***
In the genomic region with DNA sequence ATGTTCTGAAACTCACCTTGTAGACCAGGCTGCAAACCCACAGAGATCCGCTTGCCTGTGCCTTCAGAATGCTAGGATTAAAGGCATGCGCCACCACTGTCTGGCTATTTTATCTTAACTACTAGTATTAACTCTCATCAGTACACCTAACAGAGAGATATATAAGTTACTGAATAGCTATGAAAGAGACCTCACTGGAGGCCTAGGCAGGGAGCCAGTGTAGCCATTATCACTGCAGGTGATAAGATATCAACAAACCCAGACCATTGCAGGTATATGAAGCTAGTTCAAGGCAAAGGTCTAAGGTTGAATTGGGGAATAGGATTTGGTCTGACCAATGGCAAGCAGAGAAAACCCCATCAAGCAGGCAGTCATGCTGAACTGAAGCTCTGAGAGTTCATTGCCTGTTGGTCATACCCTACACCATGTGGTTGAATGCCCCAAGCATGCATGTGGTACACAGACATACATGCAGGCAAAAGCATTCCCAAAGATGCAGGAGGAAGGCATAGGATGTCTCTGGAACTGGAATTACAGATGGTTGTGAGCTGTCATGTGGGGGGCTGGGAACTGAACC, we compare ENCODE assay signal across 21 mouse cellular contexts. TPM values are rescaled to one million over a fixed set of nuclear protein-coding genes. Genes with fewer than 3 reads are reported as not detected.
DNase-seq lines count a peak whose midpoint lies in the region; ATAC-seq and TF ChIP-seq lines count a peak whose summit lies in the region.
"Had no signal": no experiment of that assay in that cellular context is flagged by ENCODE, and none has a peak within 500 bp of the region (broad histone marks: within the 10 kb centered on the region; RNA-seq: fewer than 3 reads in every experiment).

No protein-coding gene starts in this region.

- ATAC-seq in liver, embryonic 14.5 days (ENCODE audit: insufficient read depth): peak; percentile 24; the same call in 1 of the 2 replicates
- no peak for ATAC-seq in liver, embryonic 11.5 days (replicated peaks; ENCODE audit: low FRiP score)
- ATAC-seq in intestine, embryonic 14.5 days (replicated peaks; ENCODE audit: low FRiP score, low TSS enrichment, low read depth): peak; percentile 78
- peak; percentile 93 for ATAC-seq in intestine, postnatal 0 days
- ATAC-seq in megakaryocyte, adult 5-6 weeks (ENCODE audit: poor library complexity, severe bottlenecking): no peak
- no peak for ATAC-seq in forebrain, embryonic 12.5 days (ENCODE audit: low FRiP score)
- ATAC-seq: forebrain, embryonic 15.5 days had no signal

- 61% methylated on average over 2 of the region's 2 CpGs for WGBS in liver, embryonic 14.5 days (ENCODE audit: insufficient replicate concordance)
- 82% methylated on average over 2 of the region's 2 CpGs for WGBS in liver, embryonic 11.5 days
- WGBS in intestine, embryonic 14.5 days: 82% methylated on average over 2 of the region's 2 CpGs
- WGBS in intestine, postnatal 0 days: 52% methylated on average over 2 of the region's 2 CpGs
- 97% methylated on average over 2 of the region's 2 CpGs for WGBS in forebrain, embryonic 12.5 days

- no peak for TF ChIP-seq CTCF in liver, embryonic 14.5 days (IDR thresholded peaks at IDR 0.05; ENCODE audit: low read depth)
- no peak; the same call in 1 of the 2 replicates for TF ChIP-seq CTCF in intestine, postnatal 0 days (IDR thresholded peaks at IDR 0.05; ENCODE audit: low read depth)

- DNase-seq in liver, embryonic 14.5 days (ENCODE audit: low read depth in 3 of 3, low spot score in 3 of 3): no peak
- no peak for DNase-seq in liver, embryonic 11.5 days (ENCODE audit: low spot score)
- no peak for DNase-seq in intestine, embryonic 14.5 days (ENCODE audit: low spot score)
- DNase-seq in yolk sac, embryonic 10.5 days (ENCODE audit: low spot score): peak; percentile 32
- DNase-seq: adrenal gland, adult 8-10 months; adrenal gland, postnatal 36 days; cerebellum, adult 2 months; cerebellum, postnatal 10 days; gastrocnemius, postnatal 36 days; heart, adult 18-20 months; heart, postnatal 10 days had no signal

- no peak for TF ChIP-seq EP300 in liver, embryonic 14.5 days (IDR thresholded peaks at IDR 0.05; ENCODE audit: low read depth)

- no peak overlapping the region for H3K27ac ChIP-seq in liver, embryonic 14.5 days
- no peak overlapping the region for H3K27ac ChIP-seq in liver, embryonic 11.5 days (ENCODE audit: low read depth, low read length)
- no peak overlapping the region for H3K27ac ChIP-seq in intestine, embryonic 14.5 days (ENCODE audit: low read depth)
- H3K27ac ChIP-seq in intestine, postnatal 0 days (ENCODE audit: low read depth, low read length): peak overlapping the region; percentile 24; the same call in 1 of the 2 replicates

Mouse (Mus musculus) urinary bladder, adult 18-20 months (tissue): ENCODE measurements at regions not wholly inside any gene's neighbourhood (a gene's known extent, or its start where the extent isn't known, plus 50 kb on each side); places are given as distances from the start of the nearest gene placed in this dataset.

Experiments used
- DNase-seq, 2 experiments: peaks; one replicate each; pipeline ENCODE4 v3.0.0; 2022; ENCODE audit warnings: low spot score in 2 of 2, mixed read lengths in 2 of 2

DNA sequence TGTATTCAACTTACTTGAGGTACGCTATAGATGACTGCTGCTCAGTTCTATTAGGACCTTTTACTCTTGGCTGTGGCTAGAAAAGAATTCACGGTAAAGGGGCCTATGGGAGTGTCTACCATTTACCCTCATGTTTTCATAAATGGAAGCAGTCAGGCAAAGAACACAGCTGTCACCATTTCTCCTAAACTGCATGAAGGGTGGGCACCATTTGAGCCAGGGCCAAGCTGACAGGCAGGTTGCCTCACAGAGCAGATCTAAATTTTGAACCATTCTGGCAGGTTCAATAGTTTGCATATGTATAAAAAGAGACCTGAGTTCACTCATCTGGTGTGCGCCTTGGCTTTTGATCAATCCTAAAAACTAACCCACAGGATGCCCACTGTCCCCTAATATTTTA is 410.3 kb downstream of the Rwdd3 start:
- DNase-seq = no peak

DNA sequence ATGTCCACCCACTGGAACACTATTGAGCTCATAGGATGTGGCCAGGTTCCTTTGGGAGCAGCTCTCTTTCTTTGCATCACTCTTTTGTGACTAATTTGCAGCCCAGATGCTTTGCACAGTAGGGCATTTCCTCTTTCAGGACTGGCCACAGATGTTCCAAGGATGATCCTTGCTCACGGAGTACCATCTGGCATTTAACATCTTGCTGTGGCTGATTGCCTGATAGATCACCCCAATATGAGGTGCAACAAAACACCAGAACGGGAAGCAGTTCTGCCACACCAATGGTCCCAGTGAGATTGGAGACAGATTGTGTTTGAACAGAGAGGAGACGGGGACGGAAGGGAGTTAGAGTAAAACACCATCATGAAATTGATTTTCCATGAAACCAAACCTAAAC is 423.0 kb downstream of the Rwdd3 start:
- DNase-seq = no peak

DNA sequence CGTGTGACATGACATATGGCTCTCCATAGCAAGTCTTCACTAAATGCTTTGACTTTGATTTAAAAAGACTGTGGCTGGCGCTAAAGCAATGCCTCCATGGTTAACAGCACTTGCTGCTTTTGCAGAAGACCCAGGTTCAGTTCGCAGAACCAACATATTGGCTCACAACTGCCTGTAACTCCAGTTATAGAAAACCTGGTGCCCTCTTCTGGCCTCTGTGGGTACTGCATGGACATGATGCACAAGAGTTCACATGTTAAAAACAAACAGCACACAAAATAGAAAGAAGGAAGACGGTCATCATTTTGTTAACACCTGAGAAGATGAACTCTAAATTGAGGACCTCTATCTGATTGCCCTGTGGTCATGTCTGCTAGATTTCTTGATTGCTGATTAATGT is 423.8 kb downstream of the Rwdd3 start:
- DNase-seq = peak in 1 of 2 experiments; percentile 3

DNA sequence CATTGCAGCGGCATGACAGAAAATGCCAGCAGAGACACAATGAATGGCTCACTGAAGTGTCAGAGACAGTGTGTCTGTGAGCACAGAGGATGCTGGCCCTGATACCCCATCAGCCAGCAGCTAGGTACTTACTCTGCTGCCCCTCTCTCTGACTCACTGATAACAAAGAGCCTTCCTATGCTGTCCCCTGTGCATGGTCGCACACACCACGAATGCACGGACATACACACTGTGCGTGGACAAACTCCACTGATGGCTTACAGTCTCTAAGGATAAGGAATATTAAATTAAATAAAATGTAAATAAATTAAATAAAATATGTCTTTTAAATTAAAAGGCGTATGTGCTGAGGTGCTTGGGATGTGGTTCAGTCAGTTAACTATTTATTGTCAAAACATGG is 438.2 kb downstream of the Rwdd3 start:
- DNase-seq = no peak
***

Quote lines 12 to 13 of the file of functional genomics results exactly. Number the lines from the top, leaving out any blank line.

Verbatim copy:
- 61% methylated on average over 2 of the region's 2 CpGs for WGBS in liver, embryonic 14.5 days (ENCODE audit: insufficient replicate concordance)
- 82% methylated on average over 2 of the region's 2 CpGs for WGBS in liver, embryonic 11.5 days